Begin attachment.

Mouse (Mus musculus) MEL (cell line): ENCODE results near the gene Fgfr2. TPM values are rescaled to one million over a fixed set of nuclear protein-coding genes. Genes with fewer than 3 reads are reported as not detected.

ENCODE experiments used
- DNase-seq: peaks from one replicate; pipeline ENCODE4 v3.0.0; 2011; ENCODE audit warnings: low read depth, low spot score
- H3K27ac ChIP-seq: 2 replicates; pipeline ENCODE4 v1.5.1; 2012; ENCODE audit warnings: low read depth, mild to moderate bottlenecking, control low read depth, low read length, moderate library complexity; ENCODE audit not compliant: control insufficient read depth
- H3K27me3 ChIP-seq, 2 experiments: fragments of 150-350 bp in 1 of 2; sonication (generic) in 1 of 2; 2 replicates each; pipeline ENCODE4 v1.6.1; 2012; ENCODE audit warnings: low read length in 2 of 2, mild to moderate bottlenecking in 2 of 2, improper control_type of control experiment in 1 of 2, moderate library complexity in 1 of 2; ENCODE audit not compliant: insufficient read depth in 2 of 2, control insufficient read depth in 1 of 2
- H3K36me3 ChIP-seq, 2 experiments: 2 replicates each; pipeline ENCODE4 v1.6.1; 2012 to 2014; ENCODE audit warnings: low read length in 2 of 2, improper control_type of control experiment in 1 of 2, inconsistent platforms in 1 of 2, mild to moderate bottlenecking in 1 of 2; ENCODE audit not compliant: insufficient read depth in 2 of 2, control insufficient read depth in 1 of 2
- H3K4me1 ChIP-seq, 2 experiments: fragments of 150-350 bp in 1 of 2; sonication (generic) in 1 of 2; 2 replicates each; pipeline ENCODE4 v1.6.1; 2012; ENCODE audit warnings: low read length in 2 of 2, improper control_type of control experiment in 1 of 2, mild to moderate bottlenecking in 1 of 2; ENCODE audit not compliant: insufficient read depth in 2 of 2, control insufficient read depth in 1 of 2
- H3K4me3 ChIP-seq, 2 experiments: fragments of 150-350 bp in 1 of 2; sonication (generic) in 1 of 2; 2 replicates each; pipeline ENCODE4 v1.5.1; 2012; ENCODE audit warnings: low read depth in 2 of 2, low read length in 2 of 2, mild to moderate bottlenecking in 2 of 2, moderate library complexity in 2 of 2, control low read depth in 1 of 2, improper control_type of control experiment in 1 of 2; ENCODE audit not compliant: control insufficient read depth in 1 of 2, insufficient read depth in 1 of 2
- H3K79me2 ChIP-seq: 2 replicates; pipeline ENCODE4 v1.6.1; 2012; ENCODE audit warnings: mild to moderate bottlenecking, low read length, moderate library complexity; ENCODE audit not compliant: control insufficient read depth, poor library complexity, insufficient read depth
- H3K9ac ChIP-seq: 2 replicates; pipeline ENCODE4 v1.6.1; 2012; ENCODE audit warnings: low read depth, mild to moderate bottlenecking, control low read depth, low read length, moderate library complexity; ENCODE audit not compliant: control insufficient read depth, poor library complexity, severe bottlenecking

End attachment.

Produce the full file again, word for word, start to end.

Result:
Mouse (Mus musculus) MEL (cell line): ENCODE results near the gene Fgfr2. TPM values are rescaled to one million over a fixed set of nuclear protein-coding genes. Genes with fewer than 3 reads are reported as not detected.

ENCODE experiments used
- DNase-seq: peaks from one replicate; pipeline ENCODE4 v3.0.0; 2011; ENCODE audit warnings: low read depth, low spot score
- H3K27ac ChIP-seq: 2 replicates; pipeline ENCODE4 v1.5.1; 2012; ENCODE audit warnings: low read depth, mild to moderate bottlenecking, control low read depth, low read length, moderate library complexity; ENCODE audit not compliant: control insufficient read depth
- H3K27me3 ChIP-seq, 2 experiments: fragments of 150-350 bp in 1 of 2; sonication (generic) in 1 of 2; 2 replicates each; pipeline ENCODE4 v1.6.1; 2012; ENCODE audit warnings: low read length in 2 of 2, mild to moderate bottlenecking in 2 of 2, improper control_type of control experiment in 1 of 2, moderate library complexity in 1 of 2; ENCODE audit not compliant: insufficient read depth in 2 of 2, control insufficient read depth in 1 of 2
- H3K36me3 ChIP-seq, 2 experiments: 2 replicates each; pipeline ENCODE4 v1.6.1; 2012 to 2014; ENCODE audit warnings: low read length in 2 of 2, improper control_type of control experiment in 1 of 2, inconsistent platforms in 1 of 2, mild to moderate bottlenecking in 1 of 2; ENCODE audit not compliant: insufficient read depth in 2 of 2, control insufficient read depth in 1 of 2
- H3K4me1 ChIP-seq, 2 experiments: fragments of 150-350 bp in 1 of 2; sonication (generic) in 1 of 2; 2 replicates each; pipeline ENCODE4 v1.6.1; 2012; ENCODE audit warnings: low read length in 2 of 2, improper control_type of control experiment in 1 of 2, mild to moderate bottlenecking in 1 of 2; ENCODE audit not compliant: insufficient read depth in 2 of 2, control insufficient read depth in 1 of 2
- H3K4me3 ChIP-seq, 2 experiments: fragments of 150-350 bp in 1 of 2; sonication (generic) in 1 of 2; 2 replicates each; pipeline ENCODE4 v1.5.1; 2012; ENCODE audit warnings: low read depth in 2 of 2, low read length in 2 of 2, mild to moderate bottlenecking in 2 of 2, moderate library complexity in 2 of 2, control low read depth in 1 of 2, improper control_type of control experiment in 1 of 2; ENCODE audit not compliant: control insufficient read depth in 1 of 2, insufficient read depth in 1 of 2
- H3K79me2 ChIP-seq: 2 replicates; pipeline ENCODE4 v1.6.1; 2012; ENCODE audit warnings: mild to moderate bottlenecking, low read length, moderate library complexity; ENCODE audit not compliant: control insufficient read depth, poor library complexity, insufficient read depth
- H3K9ac ChIP-seq: 2 replicates; pipeline ENCODE4 v1.6.1; 2012; ENCODE audit warnings: low read depth, mild to moderate bottlenecking, control low read depth, low read length, moderate library complexity; ENCODE audit not compliant: control insufficient read depth, poor library complexity, severe bottlenecking